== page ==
The roughly 7,000-acre ranch that the two of us own and operate by ourselves, is a part of who we are. We love to see the land improve over the years with hard work and utilizing the cattle to restore the range. We feel very privileged to be able to make a living here and we strive to improve the land to its highest potential .
To achieve our goal, we manage the ranch holistically. Since we bought and moved on to this ranch in 2004, we have been working hard to strengthen the ecological condition of the ranch, restoring the watersheds and removing infestation of invasive species.
Ranching in the arid south-west presents its challenges, the main one being the lack of water availability. Our wells are weak and produce marginal amounts of water. In order to provide sufficient water throughout the ranch, we had to install necessary infrastructure; many miles of buried water pipelines distribute the water from several wells to numerous 10,000 to 30,000 gallon capacity water storage tanks and to drinking troughs. The water availability benefits both our livestock as well as the wildlife that co-exist with us on the ranch (antelope, deer, turkey, road runners, coyotes, bobcats, occasional mountain lion and elk, and many more).
We use solar power to move water from the wells to various areas on this 7,000-acre ranch. When not gravity flowing, pumps sitting inside the large water storage tanks push the water into the line that connects to all other pipelines on the ranch. We can thus push water from any well or water storage tank on the ranch to any other area in need of water.
The removal of invasive species such as water-hogging mesquite and juniper/cedar, in combination with the rotational grazing planning, has show that the static water level in our wells is increasing as the grasses grow back and allow rain water to infiltrate into the ground instead of running off.
When we purchased this ranch and move here in 2004, we immediately started building electric fences and develop a water distribution system. Over the years we have created 25 pastures and an elaborate water distribution system which makes water available to the herd of cattle anywhere, anytime. This allows us to intensively rotate the one large herd through the whole ranch, grazing each pasture for an average of 5 days only, after which the herd moves on to the next pasture. The herd does not re-graze the pasture for 130 days, which allows grasses to grow strong roots and the most desirable species to develop while not constantly being grazed.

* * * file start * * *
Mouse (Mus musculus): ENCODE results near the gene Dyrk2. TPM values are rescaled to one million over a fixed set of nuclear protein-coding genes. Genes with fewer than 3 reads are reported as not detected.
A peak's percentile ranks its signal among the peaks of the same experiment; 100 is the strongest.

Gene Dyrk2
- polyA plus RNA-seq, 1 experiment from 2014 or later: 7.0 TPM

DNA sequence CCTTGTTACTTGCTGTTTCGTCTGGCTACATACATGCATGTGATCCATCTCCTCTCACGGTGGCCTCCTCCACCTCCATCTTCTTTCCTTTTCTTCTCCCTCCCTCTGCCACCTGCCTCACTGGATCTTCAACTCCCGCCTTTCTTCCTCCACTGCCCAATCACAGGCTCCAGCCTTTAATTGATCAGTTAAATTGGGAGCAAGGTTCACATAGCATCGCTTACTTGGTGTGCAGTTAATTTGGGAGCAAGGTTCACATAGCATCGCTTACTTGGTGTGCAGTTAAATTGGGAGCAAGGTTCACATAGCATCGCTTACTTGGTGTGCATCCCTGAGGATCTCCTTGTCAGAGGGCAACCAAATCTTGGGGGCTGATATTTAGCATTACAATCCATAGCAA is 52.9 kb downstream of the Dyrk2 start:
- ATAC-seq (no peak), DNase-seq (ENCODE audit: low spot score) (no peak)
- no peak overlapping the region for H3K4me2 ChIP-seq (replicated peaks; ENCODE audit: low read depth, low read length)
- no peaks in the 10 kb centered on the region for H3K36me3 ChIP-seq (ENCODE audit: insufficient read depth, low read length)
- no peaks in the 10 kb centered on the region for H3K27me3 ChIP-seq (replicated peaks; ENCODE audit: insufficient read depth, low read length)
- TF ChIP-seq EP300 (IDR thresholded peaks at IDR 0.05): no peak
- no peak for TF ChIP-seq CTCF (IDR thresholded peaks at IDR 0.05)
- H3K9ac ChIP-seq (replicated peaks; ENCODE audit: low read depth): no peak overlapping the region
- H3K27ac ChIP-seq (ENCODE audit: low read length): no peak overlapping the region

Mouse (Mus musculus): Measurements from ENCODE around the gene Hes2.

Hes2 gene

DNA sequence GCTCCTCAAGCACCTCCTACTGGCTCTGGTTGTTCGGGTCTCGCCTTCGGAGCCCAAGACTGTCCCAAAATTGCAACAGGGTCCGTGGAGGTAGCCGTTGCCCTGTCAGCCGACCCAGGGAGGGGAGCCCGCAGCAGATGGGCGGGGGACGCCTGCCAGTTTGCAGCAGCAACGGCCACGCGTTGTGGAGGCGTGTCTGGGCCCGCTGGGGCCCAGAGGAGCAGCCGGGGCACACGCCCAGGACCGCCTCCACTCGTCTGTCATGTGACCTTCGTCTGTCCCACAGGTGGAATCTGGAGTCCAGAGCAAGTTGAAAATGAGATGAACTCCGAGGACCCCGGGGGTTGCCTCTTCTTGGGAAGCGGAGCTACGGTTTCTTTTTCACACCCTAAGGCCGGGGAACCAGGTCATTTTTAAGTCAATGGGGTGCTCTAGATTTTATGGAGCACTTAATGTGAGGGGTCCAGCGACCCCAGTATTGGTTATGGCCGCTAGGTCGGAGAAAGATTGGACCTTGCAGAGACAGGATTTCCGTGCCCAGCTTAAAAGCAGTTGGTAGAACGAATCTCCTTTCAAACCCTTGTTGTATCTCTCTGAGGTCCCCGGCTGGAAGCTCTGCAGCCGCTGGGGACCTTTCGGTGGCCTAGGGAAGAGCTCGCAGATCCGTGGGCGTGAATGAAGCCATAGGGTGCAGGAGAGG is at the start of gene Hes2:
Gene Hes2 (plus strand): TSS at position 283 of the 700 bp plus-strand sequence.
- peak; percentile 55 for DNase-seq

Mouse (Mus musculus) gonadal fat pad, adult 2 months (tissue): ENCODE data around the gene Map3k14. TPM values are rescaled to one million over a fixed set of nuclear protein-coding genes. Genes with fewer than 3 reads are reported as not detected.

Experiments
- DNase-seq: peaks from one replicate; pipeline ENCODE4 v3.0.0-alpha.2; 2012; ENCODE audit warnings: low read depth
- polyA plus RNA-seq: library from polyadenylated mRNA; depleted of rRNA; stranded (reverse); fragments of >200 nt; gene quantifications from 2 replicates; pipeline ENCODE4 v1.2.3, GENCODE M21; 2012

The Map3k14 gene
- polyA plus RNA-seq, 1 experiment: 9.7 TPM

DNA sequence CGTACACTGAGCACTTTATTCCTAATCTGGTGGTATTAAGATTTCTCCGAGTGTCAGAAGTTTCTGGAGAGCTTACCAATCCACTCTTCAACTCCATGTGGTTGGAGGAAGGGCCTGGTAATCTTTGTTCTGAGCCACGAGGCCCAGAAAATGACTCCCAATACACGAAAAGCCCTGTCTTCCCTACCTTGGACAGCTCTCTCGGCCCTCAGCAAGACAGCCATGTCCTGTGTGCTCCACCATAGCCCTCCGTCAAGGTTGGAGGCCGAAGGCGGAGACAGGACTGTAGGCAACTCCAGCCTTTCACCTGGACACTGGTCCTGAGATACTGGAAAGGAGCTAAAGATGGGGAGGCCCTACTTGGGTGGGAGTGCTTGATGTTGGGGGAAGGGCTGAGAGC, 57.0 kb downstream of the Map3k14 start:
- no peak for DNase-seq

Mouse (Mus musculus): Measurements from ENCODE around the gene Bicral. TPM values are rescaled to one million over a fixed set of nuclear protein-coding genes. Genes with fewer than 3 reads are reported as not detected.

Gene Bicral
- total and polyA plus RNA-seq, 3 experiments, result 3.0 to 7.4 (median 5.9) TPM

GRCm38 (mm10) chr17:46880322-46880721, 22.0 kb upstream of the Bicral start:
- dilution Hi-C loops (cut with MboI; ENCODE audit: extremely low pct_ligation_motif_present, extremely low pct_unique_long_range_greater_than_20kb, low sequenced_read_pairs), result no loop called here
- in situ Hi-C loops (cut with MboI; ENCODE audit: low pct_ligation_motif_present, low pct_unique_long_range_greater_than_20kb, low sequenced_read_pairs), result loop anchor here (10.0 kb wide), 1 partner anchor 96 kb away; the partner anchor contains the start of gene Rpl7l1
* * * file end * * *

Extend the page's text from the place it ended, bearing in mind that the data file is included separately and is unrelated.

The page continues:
The hoof action of a large herd of cattle in a relatively small pasture, for a very short time, will break up the soil and enable rainfall to penetrate the soil, thus preventing run-off. Their hoof action incorporate organic matter into the soil, thus naturally fertilizing it. The grazing system mimics the large herds of bison that once roamed the West in constant movement and not returning to previously grazed ares for a long time.
Grass plants can grow a strong root system, and will survive droughts better than constantly grazed plants that have a weakened root system. They will recover and regrow at a much faster rate once the rains return after a dry period or drought.
Another advantage of grazing all the cattle in one large herd, rather than having them scattered throughout a ranch in smaller bunches, is the predatory defense system of a large herd; at times when a mountain lion has visited our ranch, we have found that the large herd stay close together with their smaller calves protected in the center, while a few cattle graze the perimeters of the herd. A large group of horned cows like ours (Longhorn and Corriente cows) which always graze in close proximity of each other, intimidates predators such as coyotes who otherwise like to prey on isolated cows giving birth, or newborn calves sleeping in the grass far away from the herd.
Holistic Management International, Southwest Grass-fed Livestock Alliance, Quivira Coalition and other groups have conducted tours on our ranch for educational purposes, and to show hands-on how to achieve successful range restoration in the arid south-west. We continue to open our gate to help the public gain understanding how cattle can help restore degraded range lands into healthy productive lands.
Tom is a frequent speaker at State and National events, on subjects such as “drought management”, “range restoration” and other land related issues. Together we have been privileged to receive several awards such as:
- 2023 New Mexico Aldo Leopold Conservation Award
- The Quivira Coalition’s 2010 Outstanding Leadership in the Radical Center Award
- New Mexico Association of Conservation Districts Region VI 2015 Outstanding Stewardship Award
- Society for Range Management Excellence in Range Management Award 2008
- Upper Hondo Soil & Water Conservation District Outstanding Rancher 1991 & 1994
- Goodyear/NACD Conservation Awards Award of Merit for Oustanding Accomplishments in Resource Conservation 1991 & 1994
- New Mexico Cattle Growers Association Salt of the Earth Award 1993 & 1995 – Those volunteers who donate their time, energy, expertise and resources are the SALT OF THE EARTH